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The Taxation of Compensator Stock Options

Esther A. Streete

The taxation of compensatory stock options

Stock options are a kind of equity based executive compensation by which an employer grants an employee the right to purchase shares of its stock at a fixed price during a designated period. Stock options provide the employee-recipient with compensation that will likely receive deferred tax treatment and does not cost the employer anything. Although stock options dilute the value of the stock a little, they are less dilutive that other forms of equity based compensation since the employee-recipient pays for the stock on exercise.

The two kinds of stock options are:

  1. "Incentive stock options" ("ISOs"), are specifically provided for in the Internal Revenue Code and are subject to numerous qualification requirements.
  2. "Nonqualified stock options" ("NQSOs") are options that don't meet these requirements. They are also known as non-statutory stock options or NSOs.

Both kinds of options have tax advantages, but they have different tax ramifications.

Option Grant

ISOs are not taxable on option grant.

NSOs are taxable on option grant only if they have a "readily ascertainable" fair market value (FMV) at grant.

IRS rules provide that a readily ascertainable value exists when:

  • The option is actively traded or immediately transferable;
  • The option is fully exercisable; 
  • The option and the option stock are unrestricted; and
  • In the case on a non-actively traded option, the value of the "option privilege" is readily ascertainable.

At the grant of an ISO, pursuant to the deferred compensation rules under IRC §409A, deferred compensation is not included in income to the extent not subject to a "substantial risk of forfeiture".

At the grant of a NSO, deferred compensation is includible in income, unless the exercise price can never be less than the underlying stock's FMV on the date the option is granted and certain other conditions are met.

Option Exercise

When an ISO is exercised, no regular income tax is owed. Tax isn't owed until the stock is sold.
       1. For stock acquired under options exercised after Oct. 22, 2004, any remuneration that arises
           when stock is transferred on the exercise of an ISO is not subject to FICA or FUTA taxation.

       2. When an NSO which was not taxed at grant is exercised, income tax is owed at ordinary
           income rates on the difference between the value of the option stock at that time and the
           price paid for it (plus any price you may have paid for the option, although generally that will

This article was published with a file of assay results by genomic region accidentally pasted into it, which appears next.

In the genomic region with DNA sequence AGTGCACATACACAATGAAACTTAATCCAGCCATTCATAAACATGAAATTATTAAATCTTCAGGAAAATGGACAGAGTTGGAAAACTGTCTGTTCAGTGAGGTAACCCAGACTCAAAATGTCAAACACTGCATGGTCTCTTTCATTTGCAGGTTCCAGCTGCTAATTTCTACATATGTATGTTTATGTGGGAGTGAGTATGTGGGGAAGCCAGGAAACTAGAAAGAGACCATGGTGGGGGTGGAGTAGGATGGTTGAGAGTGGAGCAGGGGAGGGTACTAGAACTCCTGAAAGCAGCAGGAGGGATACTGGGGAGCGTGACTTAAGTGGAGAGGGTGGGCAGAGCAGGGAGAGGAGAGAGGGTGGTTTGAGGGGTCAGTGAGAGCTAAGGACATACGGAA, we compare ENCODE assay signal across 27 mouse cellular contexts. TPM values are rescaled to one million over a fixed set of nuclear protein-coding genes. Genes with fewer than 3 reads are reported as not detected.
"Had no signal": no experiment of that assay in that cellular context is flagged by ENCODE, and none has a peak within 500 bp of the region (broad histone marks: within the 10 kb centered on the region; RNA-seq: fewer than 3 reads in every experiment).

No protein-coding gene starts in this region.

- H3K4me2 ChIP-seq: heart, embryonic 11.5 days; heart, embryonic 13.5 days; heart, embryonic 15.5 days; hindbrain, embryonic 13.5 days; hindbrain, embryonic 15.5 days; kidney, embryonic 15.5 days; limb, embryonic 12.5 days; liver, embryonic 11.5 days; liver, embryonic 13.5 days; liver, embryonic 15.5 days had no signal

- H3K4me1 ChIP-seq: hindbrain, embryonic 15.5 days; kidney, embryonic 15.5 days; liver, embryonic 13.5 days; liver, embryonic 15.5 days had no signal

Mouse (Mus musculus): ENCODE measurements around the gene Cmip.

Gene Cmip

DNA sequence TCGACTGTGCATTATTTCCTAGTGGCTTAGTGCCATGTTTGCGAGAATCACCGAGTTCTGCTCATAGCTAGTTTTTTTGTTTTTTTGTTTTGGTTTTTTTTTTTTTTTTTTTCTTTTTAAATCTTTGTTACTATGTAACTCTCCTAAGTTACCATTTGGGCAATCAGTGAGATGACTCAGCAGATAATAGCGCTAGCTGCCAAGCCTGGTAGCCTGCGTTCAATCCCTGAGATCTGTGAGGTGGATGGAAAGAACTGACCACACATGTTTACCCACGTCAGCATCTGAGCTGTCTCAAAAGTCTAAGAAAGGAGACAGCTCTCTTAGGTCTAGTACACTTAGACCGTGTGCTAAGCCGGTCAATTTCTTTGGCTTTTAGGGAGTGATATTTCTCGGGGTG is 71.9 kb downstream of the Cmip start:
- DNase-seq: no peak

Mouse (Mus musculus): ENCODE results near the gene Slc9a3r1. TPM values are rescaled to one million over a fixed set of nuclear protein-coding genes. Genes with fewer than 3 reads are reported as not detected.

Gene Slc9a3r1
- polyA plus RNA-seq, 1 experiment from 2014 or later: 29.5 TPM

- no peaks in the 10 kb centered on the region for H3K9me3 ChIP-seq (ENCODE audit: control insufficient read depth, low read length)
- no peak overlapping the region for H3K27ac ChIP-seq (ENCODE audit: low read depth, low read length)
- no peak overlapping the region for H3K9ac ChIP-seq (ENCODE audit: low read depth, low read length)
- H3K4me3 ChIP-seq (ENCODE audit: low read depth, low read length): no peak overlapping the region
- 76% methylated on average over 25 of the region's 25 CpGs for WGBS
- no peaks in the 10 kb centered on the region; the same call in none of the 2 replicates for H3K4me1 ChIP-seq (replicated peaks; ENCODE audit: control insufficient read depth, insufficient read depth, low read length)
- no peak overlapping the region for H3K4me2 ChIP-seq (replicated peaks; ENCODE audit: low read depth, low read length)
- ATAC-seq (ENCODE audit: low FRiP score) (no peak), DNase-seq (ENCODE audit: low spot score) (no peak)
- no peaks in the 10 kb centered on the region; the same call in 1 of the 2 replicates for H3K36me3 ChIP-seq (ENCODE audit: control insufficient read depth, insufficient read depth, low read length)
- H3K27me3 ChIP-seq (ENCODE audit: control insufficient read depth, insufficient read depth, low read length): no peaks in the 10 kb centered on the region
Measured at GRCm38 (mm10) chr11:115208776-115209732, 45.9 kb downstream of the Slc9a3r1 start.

be zero).

                     a. Such income is compensation income that is subject to payroll taxes and
                         income tax withholding, unless the option stock is nontransferable or
                         subject to a substantial risk of forfeiture. Once those restrictions no
                         longer exist, then the income is subject to payroll taxes and income tax
                     b. Note that if tax is paid on exercise, all gain from that point on would be capital

Sale of Option Stock.

When ISO stock is sold, the shareholder is taxed at favorable long-term capital gain rates on the difference between the price paid for the stock and the amount realized on its sale.

      1. However, the stock is sold within two years of the option grant or within one year of the option
          exercise, compensation income is deemed to exist to the extent of the bargain element at
          exercise. Any subsequent gain is capital gain, which will be taxed at favorable rates if the stock
          is held for more than one year on the sale date.

      2. For stock acquired under options exercised after Oct. 22, 2004, any remuneration that arises
          when stock is transferred on the disposition of the stock is not subject to FICA or FUTA

      3. Additionally, any income resulting from a disqualifying disposition of stock acquired under an
          ISO is not subject to withholding.

When stock acquired by exercise of an NSO is sold, any gain realized receives capital gain treatment if the optionee was subject to tax either at option grant, exercise, or when restrictions on the option stock lapsed. If the optionee was not subject to tax either at option grant, exercise, or when restrictions on the option stock lapsed, any gain would be considered compensation income at the time of the sale.

The tax rules for compensatory stock options are quite complex. Call Esther A. Streete at 301-441-2420 if you have additional questions about your options, or if you would like to do some tax planning for them.